'My Big Fat Greek Wedding 2': Film Review
The whole extended family returns for this belated sequel to the hit 2002 romantic comedy.
Few sequels live up to their titles with as much fidelity as the Nia Vardalos-scripted, belated follow-up to her 2002 smash hit comedy that grossed $245 million domestically. Reuniting the entire main cast and much of the crew of its predecessor, My Big Fat Greek Wedding 2 concerns, you guessed it, another big fat Greek wedding. While the lengthy period between installments may have diminished some of the enthusiasm of the original's fans, this effort should garner decent box-office returns in its counter-programming slot opposite those dueling superheroes Batman and Superman.
Taking place ten years from where we left off, the sequel finds Toula (Vardalos) and Ian (John Corbett), knowing what it is to be smothered by well-intentioned (yet overbearing) family, trying to use a lighter touch with their 17-year-old daughter Paris (newcomer Elena Kampouris). The high-spirited Paris is dealing with typical teenage concerns, including her infatuation with shy classmate Bennett (Alex Wolff) and deciding where to go to college. Her parents are naturally pressing her to stay in Chicago and attend Northwestern, but she, wary of her mother's endless hovering, is seriously eyeing — horrors! — NYU.
The central plot element is the revelation that, thanks to a priest having apparently forgotten to sign his name on their marriage certificate, Toula's parents Gus (Michael Constantine) and Maria (Lainie Kazan) are not actually husband and wife. Maria initially laughs it off, but becomes enraged when Gus refuses to propose again and kicks him out of their marriage bed. The tension escalates, with Gus stubbornly refusing to give in, but when he gets sent to the hospital after getting stuck in the bathtub, he has a change of heart. And so the wedding preparations begin.
A running gag involves Gus desperately trying to prove that he's a direct descendant of his hero, Alexander the Greek, with much would-be humor derived from his attempting to use a computer for the first time. We also learn that Toula and Ian's love life has become rather stale, something they try to correct by making out in their car parked in front of their house, with predictably disastrous consequences.
Considering the fourteen-year gap between installments, Vardalos doesn't seem to have put a whole lot of effort into the script, as the above summary indicates. On the other hand, why should she, since the original wasn't exactly a hotbed of originality either. This sequel employs the same crowd-pleasing elements as the original, with heavy doses of broad ethnic humor, sitcom-style gags (Gus is still obsessed with Windex), and paper-thin characterizations. That it all works to the extent that it does is due to its undeniably sweet depiction of a close-knit extended family whose members truly care for and help each other. It's cinematic wish fulfillment in this era of broken families and far-off relatives who keep in touch via social media.
Amazingly, the whole gang is back, including, among others, Andrea Martin, reprising her hilarious turn as the wisecracking Aunt Voula; Gia Carides and Joey Fantone as Toula's cousins, the latter revealing a secret about his personal life; Louis Mandylor as her overprotective brother; and Bess Meisler as the elderly family matriarch, who here gets an amusing makeover. Newcomers include Mark Margolis as Gus' brother who journeys from Greece to attend the wedding, and Rita Wilson (who once again serves as producer, along with hubbie Tom Hanks) and John Stamos as a married couple who pop by periodically. All of the performers play their roles to the energetic hilt, managing to make them likeable even at their most obnoxious.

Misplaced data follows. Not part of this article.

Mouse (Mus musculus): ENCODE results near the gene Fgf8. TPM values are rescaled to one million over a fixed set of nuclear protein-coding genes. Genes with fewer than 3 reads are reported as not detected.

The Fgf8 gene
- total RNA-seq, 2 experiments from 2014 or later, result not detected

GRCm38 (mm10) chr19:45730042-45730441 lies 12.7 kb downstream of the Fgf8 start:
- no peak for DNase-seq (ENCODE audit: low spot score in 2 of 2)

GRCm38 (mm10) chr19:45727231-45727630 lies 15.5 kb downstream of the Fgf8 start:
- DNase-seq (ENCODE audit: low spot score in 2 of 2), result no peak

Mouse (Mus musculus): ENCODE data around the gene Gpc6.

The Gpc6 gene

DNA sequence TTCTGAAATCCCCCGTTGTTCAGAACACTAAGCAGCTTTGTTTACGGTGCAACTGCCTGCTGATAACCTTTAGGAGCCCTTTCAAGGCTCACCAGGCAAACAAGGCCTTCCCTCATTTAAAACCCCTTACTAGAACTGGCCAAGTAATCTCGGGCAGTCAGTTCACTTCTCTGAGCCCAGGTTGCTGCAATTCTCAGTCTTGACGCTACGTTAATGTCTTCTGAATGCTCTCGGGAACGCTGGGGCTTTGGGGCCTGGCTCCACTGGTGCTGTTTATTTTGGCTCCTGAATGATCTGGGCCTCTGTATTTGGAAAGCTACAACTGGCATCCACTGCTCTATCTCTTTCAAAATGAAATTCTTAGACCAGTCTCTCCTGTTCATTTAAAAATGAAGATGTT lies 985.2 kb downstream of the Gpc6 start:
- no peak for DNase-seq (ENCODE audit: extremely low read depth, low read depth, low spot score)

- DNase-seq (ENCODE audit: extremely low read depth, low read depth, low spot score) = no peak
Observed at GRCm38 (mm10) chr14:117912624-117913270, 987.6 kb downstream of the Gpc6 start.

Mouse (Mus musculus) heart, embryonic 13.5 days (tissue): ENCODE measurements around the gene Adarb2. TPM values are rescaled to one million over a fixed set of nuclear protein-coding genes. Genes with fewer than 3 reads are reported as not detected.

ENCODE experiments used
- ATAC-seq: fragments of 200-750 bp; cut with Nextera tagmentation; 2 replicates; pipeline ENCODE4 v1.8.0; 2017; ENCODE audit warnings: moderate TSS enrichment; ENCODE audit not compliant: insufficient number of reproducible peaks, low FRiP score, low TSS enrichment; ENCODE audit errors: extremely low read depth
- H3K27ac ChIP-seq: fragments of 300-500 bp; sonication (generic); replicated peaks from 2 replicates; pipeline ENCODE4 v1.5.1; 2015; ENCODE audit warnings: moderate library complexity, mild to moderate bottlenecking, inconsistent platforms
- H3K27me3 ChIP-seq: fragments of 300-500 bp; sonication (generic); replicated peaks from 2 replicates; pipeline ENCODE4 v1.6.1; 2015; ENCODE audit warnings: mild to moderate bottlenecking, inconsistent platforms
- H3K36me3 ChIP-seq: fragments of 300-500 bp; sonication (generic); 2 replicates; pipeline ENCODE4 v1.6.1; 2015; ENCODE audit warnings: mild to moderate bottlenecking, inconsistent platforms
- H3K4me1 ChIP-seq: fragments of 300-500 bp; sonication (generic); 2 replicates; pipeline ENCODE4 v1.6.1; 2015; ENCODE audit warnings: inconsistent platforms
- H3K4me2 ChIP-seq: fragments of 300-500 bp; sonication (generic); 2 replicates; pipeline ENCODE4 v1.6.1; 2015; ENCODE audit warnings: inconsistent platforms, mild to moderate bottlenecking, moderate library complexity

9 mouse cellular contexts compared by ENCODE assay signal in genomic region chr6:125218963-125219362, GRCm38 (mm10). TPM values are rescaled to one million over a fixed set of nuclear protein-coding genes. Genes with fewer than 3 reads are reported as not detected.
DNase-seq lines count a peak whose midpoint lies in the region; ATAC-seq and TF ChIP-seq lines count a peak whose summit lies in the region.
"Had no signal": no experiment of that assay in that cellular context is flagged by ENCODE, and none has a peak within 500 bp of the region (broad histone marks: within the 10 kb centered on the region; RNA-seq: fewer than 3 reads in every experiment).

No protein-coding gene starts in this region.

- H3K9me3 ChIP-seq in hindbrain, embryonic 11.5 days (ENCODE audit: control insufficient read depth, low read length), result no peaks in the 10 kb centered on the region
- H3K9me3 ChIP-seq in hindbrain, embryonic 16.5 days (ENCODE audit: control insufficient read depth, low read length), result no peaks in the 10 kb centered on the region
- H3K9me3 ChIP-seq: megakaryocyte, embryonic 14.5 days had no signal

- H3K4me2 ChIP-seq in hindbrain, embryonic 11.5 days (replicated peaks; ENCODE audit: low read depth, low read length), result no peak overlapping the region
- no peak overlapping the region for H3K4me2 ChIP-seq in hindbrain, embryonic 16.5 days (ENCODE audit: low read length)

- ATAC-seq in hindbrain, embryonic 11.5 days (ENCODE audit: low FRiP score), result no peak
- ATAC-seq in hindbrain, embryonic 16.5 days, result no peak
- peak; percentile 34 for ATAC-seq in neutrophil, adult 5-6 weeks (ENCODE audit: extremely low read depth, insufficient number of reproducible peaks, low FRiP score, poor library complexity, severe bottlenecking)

Even the settings are familiar, such as Dancing Zorba's, the bustling Greek restaurant owned and run by Toula's parents. Although the story is set in Chicago, the film was shot in Toronto, continuing that city's enviable record of being able to stand in for just about every North American metropolis.
Vardalos and Corbett display the relaxed romantic chemistry that made them so endearing to audiences in the first film (if less so in their second co-starring effort, I Hate Valentine's Day). And such veterans as Kazan and Constantine (the latter 88 years old, God bless him) demonstrate that they're still pros when it comes to getting laughs.
Newcomer director Kirk Jones (Nanny McPhee, Waking Ned Devine) proves as adept as his predecessor Joel Zwick at hitting the required comic beats, and the soundtrack cleverly includes a version of Billy Idol's "White Wedding"… sung in Greek, of course.
Production: Gold Circle Entertainment, Home Box Office, Playtone
Distributor: Universal Pictures
Cast: Nia Vardalos, John Corbett, Lainie Kazan, Michael Constantine, Andrea Martin, Gia Carides, Joey Fantone, Elena Kampouris, Alex Wolff, Louis Mandylor, Bess Meisler, Bruce Gray, Fiona Reido, Ian Gomez, Jayne Eastwood, Rob Riggle, Mark Margolis, Rita Wilson, John Stamos
Director: Kirk Jones
Screenwriter: Nia Vardalos
Producers: Rita Wilson, Gary Goetzman, Tom Hanks
Executive producers: Paul Brooks, Scott Niemeyer, Steven Shareshian, Nia Vardalos
Director of photography: Jim Denault
Production designer: Gregory Keen
Editor: Mark Czyzewski
Costume designer: Gersha Phillips
Composer: Christopher Lennertz
Casting: Jeanne McCarthy, Nicole Abellera
Rated PG-13, 94 min.